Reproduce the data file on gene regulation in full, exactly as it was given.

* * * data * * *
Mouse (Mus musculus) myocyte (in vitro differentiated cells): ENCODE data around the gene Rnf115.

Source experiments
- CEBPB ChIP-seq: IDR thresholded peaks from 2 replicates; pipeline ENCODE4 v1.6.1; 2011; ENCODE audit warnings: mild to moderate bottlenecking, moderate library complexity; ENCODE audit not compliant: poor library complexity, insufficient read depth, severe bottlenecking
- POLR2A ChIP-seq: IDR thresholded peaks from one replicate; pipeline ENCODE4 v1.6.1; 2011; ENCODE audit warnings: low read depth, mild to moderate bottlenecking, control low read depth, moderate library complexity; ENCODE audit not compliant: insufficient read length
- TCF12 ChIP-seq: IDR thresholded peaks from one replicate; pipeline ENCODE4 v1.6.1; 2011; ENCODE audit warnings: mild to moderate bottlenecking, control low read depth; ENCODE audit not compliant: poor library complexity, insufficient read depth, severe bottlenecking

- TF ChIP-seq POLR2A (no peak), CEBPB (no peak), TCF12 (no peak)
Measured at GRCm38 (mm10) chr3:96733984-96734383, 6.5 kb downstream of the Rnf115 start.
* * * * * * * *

Mouse (Mus musculus) myocyte (in vitro differentiated cells): ENCODE data around the gene Rnf115.

Source experiments
- CEBPB ChIP-seq: IDR thresholded peaks from 2 replicates; pipeline ENCODE4 v1.6.1; 2011; ENCODE audit warnings: mild to moderate bottlenecking, moderate library complexity; ENCODE audit not compliant: poor library complexity, insufficient read depth, severe bottlenecking
- POLR2A ChIP-seq: IDR thresholded peaks from one replicate; pipeline ENCODE4 v1.6.1; 2011; ENCODE audit warnings: low read depth, mild to moderate bottlenecking, control low read depth, moderate library complexity; ENCODE audit not compliant: insufficient read length
- TCF12 ChIP-seq: IDR thresholded peaks from one replicate; pipeline ENCODE4 v1.6.1; 2011; ENCODE audit warnings: mild to moderate bottlenecking, control low read depth; ENCODE audit not compliant: poor library complexity, insufficient read depth, severe bottlenecking

- TF ChIP-seq POLR2A (no peak), CEBPB (no peak), TCF12 (no peak)
Measured at GRCm38 (mm10) chr3:96733984-96734383, 6.5 kb downstream of the Rnf115 start.